Monday, August 29, 2011

The Book Is Dead

Picture this: The year is 1439. Gryffen Bredhers, the largest scroll dealer in Mainz, Germany, is having a chat with one of his regular clients at "Bredhers and Sons Scrolls-A-Million" (our motto, "Let's Roll!") one of their satellite shops in one of the outer villages surrounding Mainz.

The regular has brought up a touchy subject, a new contraption Johannes Gutenberg, the eccentric and whacky local guy who was always up to some crazy scheme, was working on...the printing press.

Regular: What do you think of Goofy Gutenberg's new idea, Gryf?

Bredhers: I'm not worried. People will never buy those "books". They're for kids and geeks.

Regular: I hear they can make them faster and cheaper than scrolls.

Bredhers: That's what they say but, listen to me, people are never going to give up their scrolls. Their homes all have beautiful scroll shelves in their dens. What will they put on them? Gruel cups? Look at all the scroll dealers around! Do you think they're just going to go away? Besides, no one is going to sit by a candle a night and hold a stupid book! Have you seen how heavy and hard to use they are? Pages and pages, always turning the pages! Who wants to do that? People like the smell and feel of a scroll. We've had scrolls for hundreds of years and I can guarantee you, they are not going away. I'm putting all my money on scrolls. Besides, I hear the church has labeled the new technology evil! It's not natural for someone to be able to make that many things in so short a time. They say the Devil is behind it!

By now, poor Bredhers is so animated his chain mail doublet is starting to unravel.

Regular: Easy, Gryf! It's not like it's the end of the Dark Ages!

It must have been hard for the people of the 15th and 16th Centuries to adapt to the new technological advances of the printing press. I'm pretty sure that books did not become an overnight sensation, replacing all the standard reading mediums available at the time. There were early adapters and there were those who were resistant to change. It must have been fascinating to watch it all roll out. Too bad we weren't there to appreciate all the nuance and ramifications of such a radical shift in culture.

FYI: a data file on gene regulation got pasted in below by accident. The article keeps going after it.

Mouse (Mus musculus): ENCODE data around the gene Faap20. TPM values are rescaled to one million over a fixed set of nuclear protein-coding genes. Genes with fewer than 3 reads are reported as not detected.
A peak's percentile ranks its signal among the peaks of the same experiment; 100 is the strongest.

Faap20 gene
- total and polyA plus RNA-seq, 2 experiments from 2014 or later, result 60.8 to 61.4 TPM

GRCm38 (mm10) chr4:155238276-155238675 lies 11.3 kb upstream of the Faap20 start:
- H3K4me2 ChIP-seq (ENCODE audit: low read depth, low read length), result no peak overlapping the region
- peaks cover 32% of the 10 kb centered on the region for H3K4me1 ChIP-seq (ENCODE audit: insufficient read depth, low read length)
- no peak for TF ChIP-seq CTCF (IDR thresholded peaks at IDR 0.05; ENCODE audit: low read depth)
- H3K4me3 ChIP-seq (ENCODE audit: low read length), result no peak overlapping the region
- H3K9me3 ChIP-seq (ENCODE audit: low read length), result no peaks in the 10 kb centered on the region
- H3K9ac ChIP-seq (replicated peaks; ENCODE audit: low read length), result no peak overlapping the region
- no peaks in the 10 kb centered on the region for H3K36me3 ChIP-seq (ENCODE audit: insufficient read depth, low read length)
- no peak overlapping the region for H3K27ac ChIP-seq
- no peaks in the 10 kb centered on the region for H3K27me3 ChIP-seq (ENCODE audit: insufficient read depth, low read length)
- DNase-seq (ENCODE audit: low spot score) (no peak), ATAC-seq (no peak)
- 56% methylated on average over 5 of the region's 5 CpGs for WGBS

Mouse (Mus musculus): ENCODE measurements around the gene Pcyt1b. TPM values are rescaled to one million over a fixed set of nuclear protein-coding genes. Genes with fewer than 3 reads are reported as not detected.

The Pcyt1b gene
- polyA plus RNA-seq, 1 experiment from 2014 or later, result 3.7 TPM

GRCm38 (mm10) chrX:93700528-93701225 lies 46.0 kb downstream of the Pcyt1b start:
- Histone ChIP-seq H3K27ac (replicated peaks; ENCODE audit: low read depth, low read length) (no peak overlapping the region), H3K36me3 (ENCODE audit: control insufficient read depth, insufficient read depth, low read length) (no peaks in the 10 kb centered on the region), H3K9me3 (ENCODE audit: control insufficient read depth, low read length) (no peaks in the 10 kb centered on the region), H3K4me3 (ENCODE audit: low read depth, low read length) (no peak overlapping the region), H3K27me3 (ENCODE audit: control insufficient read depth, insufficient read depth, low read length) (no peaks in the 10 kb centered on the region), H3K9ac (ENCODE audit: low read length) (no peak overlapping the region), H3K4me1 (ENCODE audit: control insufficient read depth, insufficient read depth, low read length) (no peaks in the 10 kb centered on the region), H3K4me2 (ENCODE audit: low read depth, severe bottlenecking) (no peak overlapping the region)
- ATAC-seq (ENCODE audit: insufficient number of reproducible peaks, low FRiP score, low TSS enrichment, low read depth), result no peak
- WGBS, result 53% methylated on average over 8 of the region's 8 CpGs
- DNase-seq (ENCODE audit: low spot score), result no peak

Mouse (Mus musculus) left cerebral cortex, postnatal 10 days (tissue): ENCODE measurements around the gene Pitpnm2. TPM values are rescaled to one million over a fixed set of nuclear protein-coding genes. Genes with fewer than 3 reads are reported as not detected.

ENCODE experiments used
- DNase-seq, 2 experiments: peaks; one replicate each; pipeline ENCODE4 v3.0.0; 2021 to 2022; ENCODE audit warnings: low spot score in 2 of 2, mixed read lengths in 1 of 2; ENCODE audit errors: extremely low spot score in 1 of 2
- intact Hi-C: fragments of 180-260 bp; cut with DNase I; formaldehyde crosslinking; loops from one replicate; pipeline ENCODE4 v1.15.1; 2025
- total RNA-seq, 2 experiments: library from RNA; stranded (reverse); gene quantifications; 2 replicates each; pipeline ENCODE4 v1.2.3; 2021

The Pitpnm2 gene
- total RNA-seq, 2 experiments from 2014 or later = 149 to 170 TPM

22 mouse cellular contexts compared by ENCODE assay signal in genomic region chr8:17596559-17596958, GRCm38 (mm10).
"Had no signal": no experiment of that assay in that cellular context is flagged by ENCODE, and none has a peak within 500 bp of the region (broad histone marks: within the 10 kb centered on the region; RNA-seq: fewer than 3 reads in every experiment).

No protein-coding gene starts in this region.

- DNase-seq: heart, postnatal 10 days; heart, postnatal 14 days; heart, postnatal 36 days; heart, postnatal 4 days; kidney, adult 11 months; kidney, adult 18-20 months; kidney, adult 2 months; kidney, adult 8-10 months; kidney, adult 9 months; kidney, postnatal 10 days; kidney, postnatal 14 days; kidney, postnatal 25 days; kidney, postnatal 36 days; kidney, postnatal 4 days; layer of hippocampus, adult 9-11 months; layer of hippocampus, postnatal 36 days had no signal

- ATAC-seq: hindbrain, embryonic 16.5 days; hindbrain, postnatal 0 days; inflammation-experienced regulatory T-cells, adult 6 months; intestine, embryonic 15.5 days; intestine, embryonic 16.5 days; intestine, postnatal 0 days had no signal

Or are we?

Folks, the book is dead. We may not be fully aware of it yet, but we are watching it fade away, ever so slowly, but fading away it is. In another generation from now, books will be quaint artifacts their grandparents kept around until someone just tossed them.

I was walking through our local Borders a few days ago when this occu
rred to me. I like bookstores. I like to linger in them, browse the books and magazines. I like the aroma of the books and their appearance. I really enjoy seeing so many in one place at one time. It always gives me a sense of possibilities, adventure and expanding horizons. I was strolling up and down the aisles and feeling a little melancholy.

Of course, like most other people, I hadn't actually bought anything there in quite some time. Most of my book purchases have been online. It's just too convenient and less expensive to boot.

See? The problem is...Borders is closing. I was attending their Going-Out-Of-Business Sale, hence the melancholy feeling. You can blame it on anything you like, the fact of the matter is this, Borders is a victim of the 21st Century. It is rapidly becoming far too expensive to maintain a brick and mortar facility that competes against Amazon and other online book sellers.

That level of competition was hard enough but, to add additional pressure and perhaps put the final nail in the coffin, the digital revolution has come to the book market. This has all but sealed the fate of Borders and its competitors. Late last year, e-books began to outpace books in sales. Now, the market is rapidly swinging toward e-books and away from physical books.

If you stop to think about it, it's a no-brainer for the retailers. Amazon's Kindle online bookstore doesn't need a huge warehouse populated by big shelves, inventory tags, fork-lifts, loading docks, boxes, label making machines, postage meters and inventory. All they need is a list of files, a server and some software to manage it all. The work force will adapt to the developing needs of the new software industry. Writes will still write. Publisher will still promote (that's changing too but that's a subject for another posting). Readers will still buy.

The primary change will be that the medium in which we interact with our books will be drastically altered. Book shelves will go away. 45 lb book bags for students will become 1 lb electronic readers. Updates and editing will be universal and readily available. More books will become available because they will be easier to publish (this will be a two edged sword). Books will get, in the long run, less expensive as physical handling in the retail chain diminishes. Purchases will be instantaneous.

That day is upon us. There are far too many advantages to the e-book and too many drawbacks to the traditional form of the book. It's just a matter of time before we hear someone, very soon, say, "Is that a book? I remember those! My folks had a few along with some record albums. Boy! If I had known what they were going to be worth as antiques, I would have held on to them."

Get yourself a Kindle or an iPad, leave something your grandkids can use and appreciate, and...remember Gryf.


  1. What ya gonna do when the Ruskies launch the big ones and every thing digital doesn't work? That be EMP... We'll all need to go back to riding our bikes and reading books, if we've not been blinded by the light... Happy thoughts for environmentalists, accept we can't print the books on paper... We'll have to find something else...

  2. Also there are some great used book stores out there like the one I wrote about in the link below. They keep the printed word in going. http://www.myselfbetter.com/2011/08/spotlight-on-local-business-2/